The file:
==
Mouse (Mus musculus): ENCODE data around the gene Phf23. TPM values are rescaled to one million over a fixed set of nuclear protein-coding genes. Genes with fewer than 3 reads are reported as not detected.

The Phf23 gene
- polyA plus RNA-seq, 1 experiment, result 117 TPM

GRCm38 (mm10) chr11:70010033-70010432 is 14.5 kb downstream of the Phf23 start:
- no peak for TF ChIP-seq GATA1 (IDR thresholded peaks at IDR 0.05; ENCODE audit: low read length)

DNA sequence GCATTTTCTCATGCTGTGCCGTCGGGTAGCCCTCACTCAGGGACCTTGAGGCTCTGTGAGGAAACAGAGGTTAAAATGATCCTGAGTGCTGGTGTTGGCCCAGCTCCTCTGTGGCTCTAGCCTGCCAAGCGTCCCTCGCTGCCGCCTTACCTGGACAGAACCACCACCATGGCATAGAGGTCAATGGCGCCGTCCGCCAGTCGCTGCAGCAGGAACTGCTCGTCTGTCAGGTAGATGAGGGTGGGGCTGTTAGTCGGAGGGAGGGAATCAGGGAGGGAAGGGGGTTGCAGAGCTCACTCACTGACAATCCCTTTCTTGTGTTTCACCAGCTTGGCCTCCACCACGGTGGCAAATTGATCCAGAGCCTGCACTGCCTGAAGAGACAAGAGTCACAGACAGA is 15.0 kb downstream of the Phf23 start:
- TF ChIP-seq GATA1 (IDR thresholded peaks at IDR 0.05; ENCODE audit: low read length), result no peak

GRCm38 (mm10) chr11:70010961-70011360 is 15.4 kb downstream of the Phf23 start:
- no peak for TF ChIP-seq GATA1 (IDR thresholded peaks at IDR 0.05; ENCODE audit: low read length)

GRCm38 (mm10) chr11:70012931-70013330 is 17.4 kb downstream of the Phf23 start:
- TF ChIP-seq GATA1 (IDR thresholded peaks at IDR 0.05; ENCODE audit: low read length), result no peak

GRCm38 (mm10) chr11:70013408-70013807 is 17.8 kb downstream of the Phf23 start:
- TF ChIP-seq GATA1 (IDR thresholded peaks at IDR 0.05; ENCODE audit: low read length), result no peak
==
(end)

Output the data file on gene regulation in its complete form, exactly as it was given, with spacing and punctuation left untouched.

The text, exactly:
Mouse (Mus musculus): ENCODE data around the gene Phf23. TPM values are rescaled to one million over a fixed set of nuclear protein-coding genes. Genes with fewer than 3 reads are reported as not detected.

The Phf23 gene
- polyA plus RNA-seq, 1 experiment, result 117 TPM

GRCm38 (mm10) chr11:70010033-70010432 is 14.5 kb downstream of the Phf23 start:
- no peak for TF ChIP-seq GATA1 (IDR thresholded peaks at IDR 0.05; ENCODE audit: low read length)

DNA sequence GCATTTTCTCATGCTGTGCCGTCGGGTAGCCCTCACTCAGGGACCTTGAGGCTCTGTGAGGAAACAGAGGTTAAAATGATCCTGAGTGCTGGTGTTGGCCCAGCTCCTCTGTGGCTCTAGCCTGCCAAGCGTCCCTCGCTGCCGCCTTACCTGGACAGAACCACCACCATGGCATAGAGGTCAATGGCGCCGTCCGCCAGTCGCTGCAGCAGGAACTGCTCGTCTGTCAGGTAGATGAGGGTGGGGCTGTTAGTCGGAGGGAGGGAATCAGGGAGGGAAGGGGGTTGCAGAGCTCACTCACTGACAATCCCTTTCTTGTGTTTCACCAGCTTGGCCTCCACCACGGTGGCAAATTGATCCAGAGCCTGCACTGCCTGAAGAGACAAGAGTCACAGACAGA is 15.0 kb downstream of the Phf23 start:
- TF ChIP-seq GATA1 (IDR thresholded peaks at IDR 0.05; ENCODE audit: low read length), result no peak

GRCm38 (mm10) chr11:70010961-70011360 is 15.4 kb downstream of the Phf23 start:
- no peak for TF ChIP-seq GATA1 (IDR thresholded peaks at IDR 0.05; ENCODE audit: low read length)

GRCm38 (mm10) chr11:70012931-70013330 is 17.4 kb downstream of the Phf23 start:
- TF ChIP-seq GATA1 (IDR thresholded peaks at IDR 0.05; ENCODE audit: low read length), result no peak

GRCm38 (mm10) chr11:70013408-70013807 is 17.8 kb downstream of the Phf23 start:
- TF ChIP-seq GATA1 (IDR thresholded peaks at IDR 0.05; ENCODE audit: low read length), result no peak